You know what still works? Face-to-face meetings. Events at which people — actual people, not computer-projected images of people — mingle and talk and listen to someone discuss salient aspects of their industries.
Wireless and remote technologies were supposed to be the death of all that face-to-face stuff. After all, events are expensive when you factor in hotels, conference space, food, and travel. Companies, particularly those involved in tech and communications, were supposed to eschew live meetings and events in favor of teleconferencing and online gatherings because it was cheap, easy, and fast.
To an extent, they have. Many companies conduct tele-meetings and internal training through online video technology. But Janel Bonacci and Sally Maturana, owners of StoneHouse Meetings & Events in Lawrenceville, don’t buy into the predictions of doom for the old-fashioned event full of people.
Forward-looking members of the pharmaceutical industry in particular, Bonacci says, are re-embracing real meetings and proving the limitations of the wireless approach. And they’re finding that an old maxim still holds true — the most effective way to get your message across and to build lasting professional relationships is live and in-person.
“People kept telling us that pharmaceutical meetings were dropping off, or that companies were going to stop doing them all together,” Bonacci says. “But the truth is, pharmaceutical companies will always need to meet, to gather advice and feedback, and to inspire and reward their internal teams.”
Bonacci and Maturana, two event planning veterans who met at DesignWrite, a medical communications and marketing firm based at 175 Wall Street, broke off two years ago to form StoneHouse, the headquarters for which is Bonacci’s house on Eagles Chase Drive.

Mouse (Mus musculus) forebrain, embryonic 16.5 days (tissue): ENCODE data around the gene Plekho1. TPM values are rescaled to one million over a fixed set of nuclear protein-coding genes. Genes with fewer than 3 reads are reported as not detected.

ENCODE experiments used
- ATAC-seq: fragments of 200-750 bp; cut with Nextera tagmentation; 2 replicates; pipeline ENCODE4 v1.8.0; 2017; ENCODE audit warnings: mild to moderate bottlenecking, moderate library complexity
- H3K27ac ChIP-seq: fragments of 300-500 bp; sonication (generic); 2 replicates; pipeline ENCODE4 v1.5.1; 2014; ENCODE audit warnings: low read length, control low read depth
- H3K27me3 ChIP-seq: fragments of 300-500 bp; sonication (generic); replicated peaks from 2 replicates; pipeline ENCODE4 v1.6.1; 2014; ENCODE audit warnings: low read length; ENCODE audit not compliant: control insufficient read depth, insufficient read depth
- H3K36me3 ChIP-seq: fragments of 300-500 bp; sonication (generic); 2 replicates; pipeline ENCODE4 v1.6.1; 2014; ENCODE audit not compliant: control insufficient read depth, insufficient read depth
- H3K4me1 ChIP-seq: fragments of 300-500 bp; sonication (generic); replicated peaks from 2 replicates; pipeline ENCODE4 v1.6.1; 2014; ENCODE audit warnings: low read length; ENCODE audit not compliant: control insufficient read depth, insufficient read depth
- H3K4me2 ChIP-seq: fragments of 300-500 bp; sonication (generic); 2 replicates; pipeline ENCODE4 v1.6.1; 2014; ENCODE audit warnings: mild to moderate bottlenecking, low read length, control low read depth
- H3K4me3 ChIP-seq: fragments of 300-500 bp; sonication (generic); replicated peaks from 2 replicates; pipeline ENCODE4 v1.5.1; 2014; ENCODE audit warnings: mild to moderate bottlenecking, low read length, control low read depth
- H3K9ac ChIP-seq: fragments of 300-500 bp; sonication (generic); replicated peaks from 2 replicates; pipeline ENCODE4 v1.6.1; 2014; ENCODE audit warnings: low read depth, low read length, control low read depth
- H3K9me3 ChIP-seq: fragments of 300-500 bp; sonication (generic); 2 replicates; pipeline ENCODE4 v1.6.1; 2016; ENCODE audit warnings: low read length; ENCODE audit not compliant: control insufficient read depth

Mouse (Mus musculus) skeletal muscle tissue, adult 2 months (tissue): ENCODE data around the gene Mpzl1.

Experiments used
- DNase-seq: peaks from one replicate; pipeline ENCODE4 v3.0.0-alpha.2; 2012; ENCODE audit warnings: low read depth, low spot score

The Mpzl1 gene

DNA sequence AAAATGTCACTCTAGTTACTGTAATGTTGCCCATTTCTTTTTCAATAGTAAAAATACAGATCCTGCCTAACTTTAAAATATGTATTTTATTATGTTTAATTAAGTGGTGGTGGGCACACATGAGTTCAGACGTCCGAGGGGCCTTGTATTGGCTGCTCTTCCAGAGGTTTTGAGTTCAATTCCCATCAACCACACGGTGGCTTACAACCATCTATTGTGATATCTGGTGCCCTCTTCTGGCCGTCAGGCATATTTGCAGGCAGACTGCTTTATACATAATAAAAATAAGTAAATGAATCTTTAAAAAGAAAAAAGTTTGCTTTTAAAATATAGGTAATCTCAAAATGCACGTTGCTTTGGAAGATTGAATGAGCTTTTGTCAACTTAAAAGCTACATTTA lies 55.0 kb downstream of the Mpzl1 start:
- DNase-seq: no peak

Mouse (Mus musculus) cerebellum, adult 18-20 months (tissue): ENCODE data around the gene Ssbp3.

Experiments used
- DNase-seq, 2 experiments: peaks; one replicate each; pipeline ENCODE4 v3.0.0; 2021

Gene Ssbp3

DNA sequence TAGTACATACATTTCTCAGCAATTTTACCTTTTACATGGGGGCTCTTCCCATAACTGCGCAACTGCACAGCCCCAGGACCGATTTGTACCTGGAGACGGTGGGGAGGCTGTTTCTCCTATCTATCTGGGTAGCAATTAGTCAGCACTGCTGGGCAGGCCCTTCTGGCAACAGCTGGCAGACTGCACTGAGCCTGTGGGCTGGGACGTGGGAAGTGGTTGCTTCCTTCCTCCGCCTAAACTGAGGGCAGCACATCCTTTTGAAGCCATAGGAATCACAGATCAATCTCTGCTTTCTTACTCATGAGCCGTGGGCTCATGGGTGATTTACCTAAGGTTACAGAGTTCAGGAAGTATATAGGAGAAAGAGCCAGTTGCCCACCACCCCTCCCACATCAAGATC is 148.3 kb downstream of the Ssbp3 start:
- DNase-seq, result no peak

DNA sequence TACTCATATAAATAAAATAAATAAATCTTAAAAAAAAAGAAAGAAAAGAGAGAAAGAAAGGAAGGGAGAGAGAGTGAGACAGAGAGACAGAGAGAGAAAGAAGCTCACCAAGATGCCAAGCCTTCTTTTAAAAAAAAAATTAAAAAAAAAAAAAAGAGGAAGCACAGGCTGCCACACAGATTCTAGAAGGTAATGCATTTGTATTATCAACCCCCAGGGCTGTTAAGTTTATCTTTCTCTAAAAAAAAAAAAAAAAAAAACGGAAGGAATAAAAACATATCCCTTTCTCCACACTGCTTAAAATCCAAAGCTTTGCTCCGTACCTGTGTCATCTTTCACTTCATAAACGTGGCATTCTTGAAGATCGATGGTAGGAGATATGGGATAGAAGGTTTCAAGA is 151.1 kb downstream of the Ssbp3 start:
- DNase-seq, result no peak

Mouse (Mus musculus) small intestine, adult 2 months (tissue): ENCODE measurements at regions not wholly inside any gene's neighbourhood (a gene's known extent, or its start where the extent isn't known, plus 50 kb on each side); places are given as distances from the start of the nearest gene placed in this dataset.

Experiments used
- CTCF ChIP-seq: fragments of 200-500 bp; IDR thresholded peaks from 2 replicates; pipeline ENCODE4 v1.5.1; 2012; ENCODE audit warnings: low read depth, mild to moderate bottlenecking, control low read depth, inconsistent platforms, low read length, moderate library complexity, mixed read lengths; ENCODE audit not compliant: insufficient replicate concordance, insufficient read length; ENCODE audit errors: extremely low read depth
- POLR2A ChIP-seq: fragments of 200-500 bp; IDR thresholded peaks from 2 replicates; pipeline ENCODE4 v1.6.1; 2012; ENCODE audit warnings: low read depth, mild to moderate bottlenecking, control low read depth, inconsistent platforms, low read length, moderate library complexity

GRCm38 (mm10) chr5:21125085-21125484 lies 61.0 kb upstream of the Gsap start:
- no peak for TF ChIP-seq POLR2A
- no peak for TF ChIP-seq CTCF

“People told us we worked well together,” Maturana says. “We saw the opportunity to develop something for ourselves. We traveled a lot, lots of flights, lots of delays waiting for flights. We had a lot of time to brainstorm.”
The women took the anti-agency approach, Bonacci says. She and Maturana do not need to entertain clients, so there is no overhead, no large staff, and no major insurance trouble to worry about.
StoneHouse works mainly with pharma companies (Otsuka Pharmaceuticals, based at 1 University Square, is one of its high-end clients), but also does some work with financial and insurance companies. The main reason for the specialization, Bonacci says, is that pharma was the area in which she and Maturana evolved professionally. Maturana, in fact, was Bonacci’s mentor at DesignWrite.
Maturana, who earned her bachelor’s in English and communication from Rutgers, began her career in the food and beverage industry before moving to the travel industry. She was a director at Carnival Cruise Lines and later owned a couple restaurants.
Her background in corporate travel planning eventually led her to pharmaceutical events planning. “I remember pulling out all the stops,” she says. “Luxury hotels, extended weekend meetings, gifts. And now, although the landscape has changed, the goals for pharmaceutical companies remain the same.”
After a decade or so at DesignWrite Bonacci and Maturana saw the future of staff events planners and large operations. Many companies were starting to lay off their events planning staffs, and the two saw the opportunity to build a business in what promises to be an industry of smaller boutique firms. Being small and unassuming, Bonacci says, has helped smaller companies who need to put together events without the Madison Avenue budget, and the two have run with the idea since opening in 2009.